Bold vision and durable achievement marked this man's life.
The editorial pages of Pacific Fisherman, which he founded in 1903, carried much of his crusade for scientific fact as the basis of managing international fisheries. He sponsored the halibut treaty and was appointed by President Coolidge to the first commission in 1924. He proposed a treaty in 1907 to save the Fraser River sockeye; not until exchange of ratification with Canada in 1937 was his "Thirty Years' War: finally won.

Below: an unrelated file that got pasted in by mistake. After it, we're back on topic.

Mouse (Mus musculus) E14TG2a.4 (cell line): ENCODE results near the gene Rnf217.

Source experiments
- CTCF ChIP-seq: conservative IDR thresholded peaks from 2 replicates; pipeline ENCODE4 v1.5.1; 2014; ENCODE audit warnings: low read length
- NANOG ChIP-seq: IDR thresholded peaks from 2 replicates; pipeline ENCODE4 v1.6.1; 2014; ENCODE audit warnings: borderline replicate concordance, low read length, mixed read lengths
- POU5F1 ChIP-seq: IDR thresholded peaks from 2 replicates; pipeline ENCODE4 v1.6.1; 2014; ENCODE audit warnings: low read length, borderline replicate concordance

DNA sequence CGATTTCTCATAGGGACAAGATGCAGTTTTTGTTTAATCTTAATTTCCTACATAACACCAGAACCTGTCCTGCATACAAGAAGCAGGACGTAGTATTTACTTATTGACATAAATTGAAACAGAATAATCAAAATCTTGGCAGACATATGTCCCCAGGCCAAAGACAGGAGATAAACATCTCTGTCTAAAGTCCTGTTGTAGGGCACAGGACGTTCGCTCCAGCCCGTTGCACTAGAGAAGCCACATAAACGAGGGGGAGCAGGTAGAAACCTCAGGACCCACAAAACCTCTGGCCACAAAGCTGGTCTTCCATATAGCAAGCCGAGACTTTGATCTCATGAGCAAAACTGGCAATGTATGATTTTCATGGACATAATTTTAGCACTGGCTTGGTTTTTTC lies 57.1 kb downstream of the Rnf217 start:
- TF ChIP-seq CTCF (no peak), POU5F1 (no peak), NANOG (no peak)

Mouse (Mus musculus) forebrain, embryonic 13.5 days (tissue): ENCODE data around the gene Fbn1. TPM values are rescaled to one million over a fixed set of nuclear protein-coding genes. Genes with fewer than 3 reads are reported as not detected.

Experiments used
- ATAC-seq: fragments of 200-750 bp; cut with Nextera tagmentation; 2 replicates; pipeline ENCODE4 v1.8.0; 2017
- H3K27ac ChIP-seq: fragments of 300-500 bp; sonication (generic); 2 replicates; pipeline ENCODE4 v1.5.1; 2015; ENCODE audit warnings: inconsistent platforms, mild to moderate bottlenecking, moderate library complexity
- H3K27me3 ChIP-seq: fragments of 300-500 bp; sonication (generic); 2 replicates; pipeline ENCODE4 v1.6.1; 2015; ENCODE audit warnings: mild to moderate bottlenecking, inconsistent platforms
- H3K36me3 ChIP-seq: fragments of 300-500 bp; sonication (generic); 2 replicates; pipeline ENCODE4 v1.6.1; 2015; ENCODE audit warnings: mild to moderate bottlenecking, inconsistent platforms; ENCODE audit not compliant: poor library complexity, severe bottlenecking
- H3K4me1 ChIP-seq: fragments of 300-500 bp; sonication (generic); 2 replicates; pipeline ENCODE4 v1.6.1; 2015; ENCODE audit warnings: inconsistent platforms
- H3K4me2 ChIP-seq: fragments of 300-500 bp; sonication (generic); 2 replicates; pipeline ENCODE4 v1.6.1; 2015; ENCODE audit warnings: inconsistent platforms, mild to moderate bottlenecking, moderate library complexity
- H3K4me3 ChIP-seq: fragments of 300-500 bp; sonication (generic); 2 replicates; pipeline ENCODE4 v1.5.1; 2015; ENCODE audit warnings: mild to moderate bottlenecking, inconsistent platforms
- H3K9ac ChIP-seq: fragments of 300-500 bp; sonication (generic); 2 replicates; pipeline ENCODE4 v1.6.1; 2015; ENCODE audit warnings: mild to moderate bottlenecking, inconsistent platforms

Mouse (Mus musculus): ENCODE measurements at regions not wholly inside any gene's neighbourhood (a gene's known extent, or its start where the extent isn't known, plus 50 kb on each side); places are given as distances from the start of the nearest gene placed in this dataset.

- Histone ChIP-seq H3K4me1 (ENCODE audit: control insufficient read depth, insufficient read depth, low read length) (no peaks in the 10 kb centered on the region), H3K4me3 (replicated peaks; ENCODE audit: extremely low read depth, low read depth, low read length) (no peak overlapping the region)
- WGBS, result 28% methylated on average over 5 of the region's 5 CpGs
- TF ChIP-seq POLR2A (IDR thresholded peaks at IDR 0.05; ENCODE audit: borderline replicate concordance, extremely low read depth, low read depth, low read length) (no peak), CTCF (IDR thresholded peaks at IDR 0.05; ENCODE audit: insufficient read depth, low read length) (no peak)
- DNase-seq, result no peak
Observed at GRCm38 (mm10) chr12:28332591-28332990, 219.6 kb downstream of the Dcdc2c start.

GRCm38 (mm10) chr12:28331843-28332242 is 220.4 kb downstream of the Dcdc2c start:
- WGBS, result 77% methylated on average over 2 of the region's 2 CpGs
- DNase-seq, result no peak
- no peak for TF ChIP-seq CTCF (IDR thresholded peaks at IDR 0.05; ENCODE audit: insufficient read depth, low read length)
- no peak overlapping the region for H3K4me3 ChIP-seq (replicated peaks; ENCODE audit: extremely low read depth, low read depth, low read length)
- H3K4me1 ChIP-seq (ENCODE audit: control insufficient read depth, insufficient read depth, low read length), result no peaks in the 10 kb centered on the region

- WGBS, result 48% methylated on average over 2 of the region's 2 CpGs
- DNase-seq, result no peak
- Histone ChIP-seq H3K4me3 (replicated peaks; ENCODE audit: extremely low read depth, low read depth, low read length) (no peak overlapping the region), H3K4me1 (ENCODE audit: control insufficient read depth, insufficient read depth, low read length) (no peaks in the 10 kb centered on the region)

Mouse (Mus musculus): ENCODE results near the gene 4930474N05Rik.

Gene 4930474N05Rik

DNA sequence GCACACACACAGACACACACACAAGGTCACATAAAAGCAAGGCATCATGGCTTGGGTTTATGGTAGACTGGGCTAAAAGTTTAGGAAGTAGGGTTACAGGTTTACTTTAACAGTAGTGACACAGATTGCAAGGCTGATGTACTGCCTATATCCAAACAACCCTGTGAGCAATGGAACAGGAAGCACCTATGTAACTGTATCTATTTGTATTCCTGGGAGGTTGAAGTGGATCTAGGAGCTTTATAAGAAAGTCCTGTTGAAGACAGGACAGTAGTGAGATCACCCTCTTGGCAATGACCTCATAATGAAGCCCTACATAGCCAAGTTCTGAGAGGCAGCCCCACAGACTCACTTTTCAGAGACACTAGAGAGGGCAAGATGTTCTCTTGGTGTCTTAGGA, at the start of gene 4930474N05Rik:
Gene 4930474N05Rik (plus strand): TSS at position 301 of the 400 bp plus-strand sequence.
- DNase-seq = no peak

His gentle persuasion led the University of Washington to open the doors of a new fisheries school on April 2, 1919. To head the new and now famous College of Fisheries, he recommended former editor of Pacific Fisherman - Mr. John N. Cobb became Dean Cobb. Another Seattle- based vessel of the National Oceanic and Atmospheric Administration bears his name.
Among other legacies of Miller Freeman's leverage in public affairs are the Duwamish waterway, the first Lake Washington bridge, the Lake Washington canal, a paved highway over Snoqualmie Pass, Fisherman's Terminal on Salmon Bay, and Bridle Trails State Park.
The NOAA Ship MILLER FREEMAN, the United States' largest research trawler, is an especially fitting tribute.
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Updated: April 13, 2000